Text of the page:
Mrs. Louis Keith Martin is one of the
most delightful young hostesses in Seattle
ccciery. And her natural charm and un
erring taste give the appointments of her
new home an unusual importance in her
large circle of friends.
In the charming interiors that she has
planned there are decorative hangings of
striking color combinations i(i modern
furniture, uniquely beautiful its and on
her dining table, flatware of Corham Ster
ling in the new Dolly Madison pattern.
This beautiful design, together with many
other Corham patterns, is now on display
in our store, And as you examine them for
yourself yon will he delighted that in many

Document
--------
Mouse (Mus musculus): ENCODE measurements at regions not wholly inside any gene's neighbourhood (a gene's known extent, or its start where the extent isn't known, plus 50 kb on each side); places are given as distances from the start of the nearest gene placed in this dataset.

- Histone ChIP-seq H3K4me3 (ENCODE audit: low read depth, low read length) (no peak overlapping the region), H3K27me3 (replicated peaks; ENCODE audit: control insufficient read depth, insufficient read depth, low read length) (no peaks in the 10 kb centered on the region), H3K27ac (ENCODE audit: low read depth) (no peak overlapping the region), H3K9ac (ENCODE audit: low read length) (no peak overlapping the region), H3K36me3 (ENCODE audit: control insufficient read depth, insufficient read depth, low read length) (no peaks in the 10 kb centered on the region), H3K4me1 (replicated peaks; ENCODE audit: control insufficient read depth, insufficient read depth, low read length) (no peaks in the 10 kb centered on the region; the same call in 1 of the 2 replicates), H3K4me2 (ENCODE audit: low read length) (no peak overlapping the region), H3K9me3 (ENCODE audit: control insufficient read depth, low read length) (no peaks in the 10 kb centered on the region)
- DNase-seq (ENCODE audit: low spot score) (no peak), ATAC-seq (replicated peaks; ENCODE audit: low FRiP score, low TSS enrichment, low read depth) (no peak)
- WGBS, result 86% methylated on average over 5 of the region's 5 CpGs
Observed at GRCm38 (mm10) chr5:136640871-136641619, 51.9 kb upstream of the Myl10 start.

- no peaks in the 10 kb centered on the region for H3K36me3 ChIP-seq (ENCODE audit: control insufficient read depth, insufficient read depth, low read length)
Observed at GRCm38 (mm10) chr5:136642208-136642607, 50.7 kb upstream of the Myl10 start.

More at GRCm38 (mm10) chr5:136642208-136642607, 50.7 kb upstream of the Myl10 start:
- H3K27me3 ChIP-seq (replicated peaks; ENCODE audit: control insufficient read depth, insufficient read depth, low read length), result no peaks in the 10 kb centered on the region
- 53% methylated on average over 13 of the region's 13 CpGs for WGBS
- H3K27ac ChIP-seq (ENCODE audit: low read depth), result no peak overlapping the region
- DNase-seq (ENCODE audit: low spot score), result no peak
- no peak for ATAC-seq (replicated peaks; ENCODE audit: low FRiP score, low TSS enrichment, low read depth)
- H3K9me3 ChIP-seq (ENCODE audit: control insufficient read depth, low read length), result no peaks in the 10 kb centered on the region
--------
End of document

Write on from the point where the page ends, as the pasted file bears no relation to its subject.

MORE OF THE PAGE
of the loveliest patterns yon may choose
flatware with hollow ware to match i . all
at a moderate cost,
iVdef Visitor is
Honor Guest
At Dinner
Brigadier General and Mrs.
George A. White were hosts for
a formal dinner Friday night
with Oscar Grseve, of New York
City, editor of the Delineator, as
the guest of honor. Mr. Graeve
was the house guest of General
and Mrs. White over the week
The eolor scheme for the ta
ble was In blue. Bine tapers and
fall flowers added to the rich
ness of the color note.
Covers were placed for the
honor guest, Mr. Graeve, Gover
nor and Mrs. I. L. Patterson,
Ronald Callrert, editor of the
Oregonian. and Mrs. Callvert,
Miss Henrlette White and General
and Mrs. White.
Standard Bearers
Are Entertained
Members of the Standard Bear
era were entertained at the home
of Mrs. Lewis on North Fifth
street Wednesday evening. A
short business and devotional
meeting was followed with games
cleverly arranged' by the new
president, Marion Driggs.